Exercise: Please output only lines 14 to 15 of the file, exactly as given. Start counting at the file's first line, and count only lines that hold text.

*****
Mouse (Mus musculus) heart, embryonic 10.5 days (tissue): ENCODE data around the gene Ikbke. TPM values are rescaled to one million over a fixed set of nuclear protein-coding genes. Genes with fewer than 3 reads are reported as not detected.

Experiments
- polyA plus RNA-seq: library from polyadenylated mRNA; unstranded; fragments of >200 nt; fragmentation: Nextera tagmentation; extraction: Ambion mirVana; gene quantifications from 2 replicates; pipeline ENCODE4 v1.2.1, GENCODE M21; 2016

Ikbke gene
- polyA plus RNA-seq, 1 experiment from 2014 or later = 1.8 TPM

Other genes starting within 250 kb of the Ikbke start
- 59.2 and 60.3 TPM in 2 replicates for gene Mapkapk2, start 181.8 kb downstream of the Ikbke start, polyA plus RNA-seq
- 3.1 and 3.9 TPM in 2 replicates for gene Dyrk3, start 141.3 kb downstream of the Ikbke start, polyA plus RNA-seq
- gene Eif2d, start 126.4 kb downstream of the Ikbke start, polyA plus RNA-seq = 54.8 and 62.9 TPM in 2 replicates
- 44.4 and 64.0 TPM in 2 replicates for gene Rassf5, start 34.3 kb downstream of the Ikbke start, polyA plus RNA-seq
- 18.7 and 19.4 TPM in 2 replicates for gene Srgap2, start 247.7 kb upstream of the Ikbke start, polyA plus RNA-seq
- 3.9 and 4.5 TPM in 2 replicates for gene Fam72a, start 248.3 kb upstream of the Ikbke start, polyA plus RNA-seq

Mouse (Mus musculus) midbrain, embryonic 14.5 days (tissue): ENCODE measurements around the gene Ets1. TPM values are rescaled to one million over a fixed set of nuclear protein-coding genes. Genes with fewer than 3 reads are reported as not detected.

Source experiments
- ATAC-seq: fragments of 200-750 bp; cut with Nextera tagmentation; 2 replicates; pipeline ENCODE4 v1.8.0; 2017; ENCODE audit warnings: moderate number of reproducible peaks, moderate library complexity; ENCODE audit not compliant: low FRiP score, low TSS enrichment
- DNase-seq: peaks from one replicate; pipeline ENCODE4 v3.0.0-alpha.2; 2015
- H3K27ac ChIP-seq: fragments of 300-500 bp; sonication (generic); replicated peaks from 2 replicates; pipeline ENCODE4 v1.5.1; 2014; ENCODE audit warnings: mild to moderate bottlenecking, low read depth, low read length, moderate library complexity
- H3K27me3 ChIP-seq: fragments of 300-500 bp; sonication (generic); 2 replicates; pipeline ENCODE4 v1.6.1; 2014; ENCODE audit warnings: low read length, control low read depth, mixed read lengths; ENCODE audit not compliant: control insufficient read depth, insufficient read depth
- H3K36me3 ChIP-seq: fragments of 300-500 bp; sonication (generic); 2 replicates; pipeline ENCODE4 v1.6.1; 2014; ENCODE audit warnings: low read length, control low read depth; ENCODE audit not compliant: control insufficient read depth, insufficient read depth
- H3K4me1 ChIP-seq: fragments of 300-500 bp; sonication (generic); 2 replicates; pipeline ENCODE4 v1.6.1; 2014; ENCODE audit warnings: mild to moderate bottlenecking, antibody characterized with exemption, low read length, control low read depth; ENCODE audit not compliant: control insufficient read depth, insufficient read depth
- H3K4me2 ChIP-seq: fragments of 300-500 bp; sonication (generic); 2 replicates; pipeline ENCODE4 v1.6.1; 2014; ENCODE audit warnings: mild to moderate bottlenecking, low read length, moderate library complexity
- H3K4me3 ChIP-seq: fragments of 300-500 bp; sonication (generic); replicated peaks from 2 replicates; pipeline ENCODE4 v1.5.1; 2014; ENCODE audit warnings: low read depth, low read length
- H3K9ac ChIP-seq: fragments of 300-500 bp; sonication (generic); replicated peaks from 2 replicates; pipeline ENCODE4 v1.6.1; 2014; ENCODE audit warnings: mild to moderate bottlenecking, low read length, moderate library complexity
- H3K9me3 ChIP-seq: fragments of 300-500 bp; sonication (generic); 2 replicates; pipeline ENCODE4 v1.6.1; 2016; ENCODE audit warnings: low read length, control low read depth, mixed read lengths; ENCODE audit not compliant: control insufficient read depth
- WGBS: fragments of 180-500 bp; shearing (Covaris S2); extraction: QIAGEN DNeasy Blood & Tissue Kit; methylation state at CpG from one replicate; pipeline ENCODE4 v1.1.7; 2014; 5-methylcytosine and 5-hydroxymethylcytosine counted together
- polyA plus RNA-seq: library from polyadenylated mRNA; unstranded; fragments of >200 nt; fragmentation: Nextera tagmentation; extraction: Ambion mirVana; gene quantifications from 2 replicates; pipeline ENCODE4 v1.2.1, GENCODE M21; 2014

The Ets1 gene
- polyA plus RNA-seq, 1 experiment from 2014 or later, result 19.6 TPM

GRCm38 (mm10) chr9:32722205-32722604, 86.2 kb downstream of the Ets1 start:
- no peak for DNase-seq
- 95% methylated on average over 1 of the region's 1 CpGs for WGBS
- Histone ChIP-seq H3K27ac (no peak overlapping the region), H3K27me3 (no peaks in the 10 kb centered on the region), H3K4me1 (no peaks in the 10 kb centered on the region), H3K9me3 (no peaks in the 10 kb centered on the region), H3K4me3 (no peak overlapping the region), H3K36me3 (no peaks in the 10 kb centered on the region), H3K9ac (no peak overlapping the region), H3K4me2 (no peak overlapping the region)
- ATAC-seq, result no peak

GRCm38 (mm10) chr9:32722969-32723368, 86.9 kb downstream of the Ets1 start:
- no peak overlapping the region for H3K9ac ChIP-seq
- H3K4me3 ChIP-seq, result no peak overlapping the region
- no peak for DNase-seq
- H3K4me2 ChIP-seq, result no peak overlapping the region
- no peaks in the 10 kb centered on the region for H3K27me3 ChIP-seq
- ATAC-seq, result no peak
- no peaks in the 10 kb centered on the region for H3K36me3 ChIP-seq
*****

Source experiments
- ATAC-seq: fragments of 200-750 bp; cut with Nextera tagmentation; 2 replicates; pipeline ENCODE4 v1.8.0; 2017; ENCODE audit warnings: moderate number of reproducible peaks, moderate library complexity; ENCODE audit not compliant: low FRiP score, low TSS enrichment